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Maryland Court Closure Extended

hammer-802296__480-300x225Last week the Chief Judge of the Court of Appeals issued an order extending the closure of all state courts to the public through May 1, 2020.  Anyone who had a criminal trial set in the Month of April will have their case automatically reset to a later date, likely in June or beyond.  This applies to circuit and district court trials, and any motions that require witness testimony.  Judges and court staff will still be working at courthouses around the state, and will be ruling on motions that do not require witness testimony or the introduction of evidence.  This includes motions to recall bench warrants and arrest warrants.  Anyone who has a warrant for a failure to appear or for a violation of probation should write to the judge or contact a lawyer to file a motion to recall that warrant.  This is not the time to be picked up on an outstanding warrant and taken to jail.

If a person happens arrested on a district court bench warrant, he or she will be taken before a court commissioner, who hopefully will order release on recognizance.  Defendants that are not released by the commissioner will be taken before a district court judge the next business day.  The defense lawyer and a prosecutor will be the only non-staff members to be permitted into the building for the bail review hearing.  Family members and witnesses will not be permitted to enter and attend the hearing.  Anyone arrested on a circuit court bench warrant will not see the commissioner, and be taken directly before a circuit court judge on the next business day.  The same rules apply in the circuit court regarding who may attend the hearing.  Maryland circuit courts will also conduct habeas corpus bail review hearings as normal, and in many cases the hearings will be set sooner than normal due to the circumstances.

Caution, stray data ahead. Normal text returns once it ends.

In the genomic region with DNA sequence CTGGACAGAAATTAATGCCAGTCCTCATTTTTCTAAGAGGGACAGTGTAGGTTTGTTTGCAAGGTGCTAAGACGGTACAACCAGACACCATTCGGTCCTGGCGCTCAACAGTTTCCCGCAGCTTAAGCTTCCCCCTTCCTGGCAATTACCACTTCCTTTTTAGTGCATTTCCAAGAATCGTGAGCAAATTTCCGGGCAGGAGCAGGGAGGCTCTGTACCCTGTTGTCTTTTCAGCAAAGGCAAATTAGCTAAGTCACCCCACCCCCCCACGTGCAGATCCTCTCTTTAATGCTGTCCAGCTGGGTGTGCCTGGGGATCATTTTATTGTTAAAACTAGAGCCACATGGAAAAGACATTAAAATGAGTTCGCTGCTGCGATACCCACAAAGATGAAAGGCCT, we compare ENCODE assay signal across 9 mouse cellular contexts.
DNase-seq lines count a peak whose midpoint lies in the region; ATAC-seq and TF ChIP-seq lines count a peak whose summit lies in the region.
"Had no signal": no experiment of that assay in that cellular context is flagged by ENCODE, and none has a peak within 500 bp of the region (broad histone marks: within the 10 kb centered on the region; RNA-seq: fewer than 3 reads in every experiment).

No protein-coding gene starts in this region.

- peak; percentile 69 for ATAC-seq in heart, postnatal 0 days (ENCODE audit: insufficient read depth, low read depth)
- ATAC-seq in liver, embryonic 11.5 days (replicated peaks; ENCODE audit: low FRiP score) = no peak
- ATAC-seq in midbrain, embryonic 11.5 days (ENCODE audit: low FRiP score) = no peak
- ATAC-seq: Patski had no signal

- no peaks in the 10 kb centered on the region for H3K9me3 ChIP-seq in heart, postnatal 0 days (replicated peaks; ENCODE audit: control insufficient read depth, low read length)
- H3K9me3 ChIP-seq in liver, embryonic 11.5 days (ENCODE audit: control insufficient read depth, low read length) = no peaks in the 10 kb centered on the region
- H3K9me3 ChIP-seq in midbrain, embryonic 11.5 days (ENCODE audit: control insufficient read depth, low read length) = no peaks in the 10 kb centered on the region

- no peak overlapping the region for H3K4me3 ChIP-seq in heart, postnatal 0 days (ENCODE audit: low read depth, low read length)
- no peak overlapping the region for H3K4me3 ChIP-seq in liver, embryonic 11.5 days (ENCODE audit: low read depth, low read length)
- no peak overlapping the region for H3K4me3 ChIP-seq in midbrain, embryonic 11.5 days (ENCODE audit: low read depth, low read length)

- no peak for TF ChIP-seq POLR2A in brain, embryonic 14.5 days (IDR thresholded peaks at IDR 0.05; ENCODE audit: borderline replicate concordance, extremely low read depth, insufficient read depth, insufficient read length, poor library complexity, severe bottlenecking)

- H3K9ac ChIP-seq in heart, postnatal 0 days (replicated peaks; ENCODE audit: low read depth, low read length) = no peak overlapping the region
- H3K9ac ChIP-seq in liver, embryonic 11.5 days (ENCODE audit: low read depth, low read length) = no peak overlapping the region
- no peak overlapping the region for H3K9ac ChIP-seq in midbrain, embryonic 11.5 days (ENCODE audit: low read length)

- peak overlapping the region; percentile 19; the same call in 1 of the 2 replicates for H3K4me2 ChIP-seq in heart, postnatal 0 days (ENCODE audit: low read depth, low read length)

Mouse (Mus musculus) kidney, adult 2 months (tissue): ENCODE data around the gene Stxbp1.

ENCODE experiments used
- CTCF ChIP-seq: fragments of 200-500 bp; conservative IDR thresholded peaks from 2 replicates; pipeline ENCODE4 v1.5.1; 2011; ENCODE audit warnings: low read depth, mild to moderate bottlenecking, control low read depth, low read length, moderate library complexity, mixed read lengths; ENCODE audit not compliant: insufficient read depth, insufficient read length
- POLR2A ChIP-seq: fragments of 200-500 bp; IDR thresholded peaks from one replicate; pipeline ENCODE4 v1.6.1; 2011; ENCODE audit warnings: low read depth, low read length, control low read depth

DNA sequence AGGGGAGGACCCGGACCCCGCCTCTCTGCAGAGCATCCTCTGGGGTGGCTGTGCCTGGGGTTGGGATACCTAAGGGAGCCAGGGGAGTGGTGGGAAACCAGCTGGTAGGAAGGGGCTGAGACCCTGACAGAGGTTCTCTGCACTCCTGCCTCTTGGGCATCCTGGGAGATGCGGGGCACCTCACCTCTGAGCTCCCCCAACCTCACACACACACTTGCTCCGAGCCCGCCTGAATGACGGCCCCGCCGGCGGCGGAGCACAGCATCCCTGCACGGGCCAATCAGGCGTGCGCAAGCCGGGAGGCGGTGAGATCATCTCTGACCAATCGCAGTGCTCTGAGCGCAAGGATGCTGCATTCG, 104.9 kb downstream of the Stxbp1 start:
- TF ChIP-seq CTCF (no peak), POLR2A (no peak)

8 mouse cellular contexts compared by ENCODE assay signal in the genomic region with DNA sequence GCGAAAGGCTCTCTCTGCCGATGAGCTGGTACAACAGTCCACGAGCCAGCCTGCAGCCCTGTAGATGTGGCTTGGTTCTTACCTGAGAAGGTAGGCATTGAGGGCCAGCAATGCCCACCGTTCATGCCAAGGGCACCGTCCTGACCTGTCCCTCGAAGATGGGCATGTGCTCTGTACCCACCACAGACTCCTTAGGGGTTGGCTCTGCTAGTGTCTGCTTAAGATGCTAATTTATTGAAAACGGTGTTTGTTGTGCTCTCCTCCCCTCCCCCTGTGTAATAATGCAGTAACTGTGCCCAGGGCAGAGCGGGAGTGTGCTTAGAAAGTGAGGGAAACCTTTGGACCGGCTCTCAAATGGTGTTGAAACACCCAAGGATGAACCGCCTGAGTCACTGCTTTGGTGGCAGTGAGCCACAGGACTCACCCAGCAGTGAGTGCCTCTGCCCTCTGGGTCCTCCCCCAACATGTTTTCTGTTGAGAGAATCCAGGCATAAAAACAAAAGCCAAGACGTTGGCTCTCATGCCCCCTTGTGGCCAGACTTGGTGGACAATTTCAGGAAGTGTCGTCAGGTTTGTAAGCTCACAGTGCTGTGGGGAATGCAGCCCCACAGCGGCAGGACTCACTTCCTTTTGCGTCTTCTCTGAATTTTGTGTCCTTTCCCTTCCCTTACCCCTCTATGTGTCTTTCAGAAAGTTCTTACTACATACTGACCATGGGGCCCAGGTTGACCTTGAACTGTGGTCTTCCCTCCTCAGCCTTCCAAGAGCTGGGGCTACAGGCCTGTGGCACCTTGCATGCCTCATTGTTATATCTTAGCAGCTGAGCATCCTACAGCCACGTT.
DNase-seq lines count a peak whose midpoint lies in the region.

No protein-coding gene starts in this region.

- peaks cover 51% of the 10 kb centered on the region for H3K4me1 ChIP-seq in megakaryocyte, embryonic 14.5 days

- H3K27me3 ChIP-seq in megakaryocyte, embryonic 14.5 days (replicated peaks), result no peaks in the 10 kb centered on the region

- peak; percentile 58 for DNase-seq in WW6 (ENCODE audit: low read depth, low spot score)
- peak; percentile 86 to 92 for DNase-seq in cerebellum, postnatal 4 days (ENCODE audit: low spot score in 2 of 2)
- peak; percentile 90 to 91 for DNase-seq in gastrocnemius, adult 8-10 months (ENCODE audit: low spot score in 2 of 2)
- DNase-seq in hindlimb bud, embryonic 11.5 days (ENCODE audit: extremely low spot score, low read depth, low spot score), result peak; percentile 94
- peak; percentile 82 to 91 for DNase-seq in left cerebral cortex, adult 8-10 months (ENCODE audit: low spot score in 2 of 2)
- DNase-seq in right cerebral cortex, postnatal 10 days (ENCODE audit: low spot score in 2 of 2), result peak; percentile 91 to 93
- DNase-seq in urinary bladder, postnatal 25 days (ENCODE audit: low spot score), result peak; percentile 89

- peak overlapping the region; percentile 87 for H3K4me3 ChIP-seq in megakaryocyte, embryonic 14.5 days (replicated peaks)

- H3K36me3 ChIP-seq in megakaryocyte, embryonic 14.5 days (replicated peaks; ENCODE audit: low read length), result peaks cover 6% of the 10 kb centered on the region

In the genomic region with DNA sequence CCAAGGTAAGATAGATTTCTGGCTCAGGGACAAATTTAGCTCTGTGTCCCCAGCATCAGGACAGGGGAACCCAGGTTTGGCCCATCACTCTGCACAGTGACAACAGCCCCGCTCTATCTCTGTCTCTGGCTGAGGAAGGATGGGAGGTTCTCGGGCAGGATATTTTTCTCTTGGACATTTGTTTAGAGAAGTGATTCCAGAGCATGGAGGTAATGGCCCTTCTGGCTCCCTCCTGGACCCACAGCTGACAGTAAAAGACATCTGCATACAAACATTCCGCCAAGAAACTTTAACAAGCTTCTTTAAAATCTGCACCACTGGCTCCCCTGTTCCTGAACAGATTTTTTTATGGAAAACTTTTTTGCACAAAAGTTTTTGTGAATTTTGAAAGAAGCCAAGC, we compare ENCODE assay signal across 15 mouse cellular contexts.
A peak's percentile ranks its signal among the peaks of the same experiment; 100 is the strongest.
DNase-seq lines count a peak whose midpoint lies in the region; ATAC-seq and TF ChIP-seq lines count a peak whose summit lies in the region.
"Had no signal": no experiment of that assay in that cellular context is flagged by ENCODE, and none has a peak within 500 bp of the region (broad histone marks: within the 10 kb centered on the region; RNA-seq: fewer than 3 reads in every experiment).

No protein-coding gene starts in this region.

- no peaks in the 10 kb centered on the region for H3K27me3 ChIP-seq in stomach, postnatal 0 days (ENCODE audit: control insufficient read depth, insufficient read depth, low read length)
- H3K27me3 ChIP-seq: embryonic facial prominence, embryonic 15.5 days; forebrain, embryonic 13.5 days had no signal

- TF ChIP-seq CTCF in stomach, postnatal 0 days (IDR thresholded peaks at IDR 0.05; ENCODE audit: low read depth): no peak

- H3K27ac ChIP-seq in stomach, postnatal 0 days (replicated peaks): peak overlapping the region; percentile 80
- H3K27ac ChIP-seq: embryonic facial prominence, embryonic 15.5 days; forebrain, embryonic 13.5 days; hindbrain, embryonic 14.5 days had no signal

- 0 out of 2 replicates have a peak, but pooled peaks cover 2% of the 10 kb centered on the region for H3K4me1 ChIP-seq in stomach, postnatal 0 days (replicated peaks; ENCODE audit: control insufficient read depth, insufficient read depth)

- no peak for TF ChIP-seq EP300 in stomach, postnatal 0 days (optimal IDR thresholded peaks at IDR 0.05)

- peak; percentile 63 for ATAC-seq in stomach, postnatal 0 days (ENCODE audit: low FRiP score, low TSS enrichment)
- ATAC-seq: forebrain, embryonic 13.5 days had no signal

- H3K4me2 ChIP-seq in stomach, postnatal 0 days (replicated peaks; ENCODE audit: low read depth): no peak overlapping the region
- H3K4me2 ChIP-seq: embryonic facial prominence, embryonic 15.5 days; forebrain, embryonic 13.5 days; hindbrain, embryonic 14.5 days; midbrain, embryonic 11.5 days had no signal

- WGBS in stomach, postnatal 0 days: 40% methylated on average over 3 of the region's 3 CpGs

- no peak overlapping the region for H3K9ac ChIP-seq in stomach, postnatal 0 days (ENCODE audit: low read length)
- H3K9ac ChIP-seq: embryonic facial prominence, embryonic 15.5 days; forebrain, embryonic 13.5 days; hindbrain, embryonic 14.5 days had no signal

In addition to bail reviews, the district court judges will also continue to handle body attachments and emergency evaluation petitions.  District court judges will also preside over new quarantine and isolation violations that the governor put in place.  District court commissioners will hear protective order petitions, and if granted they will remain in place as temporary protective orders until court is back in session.  District court commissioners will also hear bench warrant satisfactions, which means that if a motion to recall bench warrant is denied the defendant may report to a commissioner to take care of the warrant.  Any defendant who turns him or herself in with the commissioner may have an attorney present at the hearing.

Circuit court judges will continue to arraignments for detained individuals, peace order petitions where the respondent is a juvenile and juvenile detention hearings.  All juvenile reverse waiver transfer hearings will be postponed, and the time limitations will be waived.  Any incarcerated juvenile that is awaiting a reverse waiver transfer hearing may still file for a motion to transfer physical custody if their 18th birthday is approaching.  Some circuit courts are conducting video hearings for certain cases that do not require the defendant being placed under oath.  A case may be entered nolle prosequi or STET without the defendant physically being present in court.

The United States District Court for the District of Maryland also announced the postponement of all Central Violations Bureau proceedings.  CVB proceedings include misdemeanor, traffic and petty offense dockets that originated from citations received on federal property and at federal installations such as military bases.  This includes citations received at Fort Meade, NIH, NSA, Joint Base Andrews, Aberdeen Proving Ground and federally patrolled highways such as the BW Parkway and the Clara Barton.  All citation cases scheduled through May 31, 2020 will automatically be rescheduled for later in the summer or even the fall.

The Blog will continue to follow new developments coming from the state and federal courts, and will make a follow up post of the respective chief judges issue new orders.  Benjamin Herbst is a Maryland criminal defense lawyer who defends clients in all state and federal courts.  Benjamin handles federal citationsmotions to recall bench warrants, bail reviews and new arrests for drug offenses, theft crimes, traffic citations, domestic violence, and firearm offenses.  He is available 7 days a week for a free consultation at 410—207-2598.

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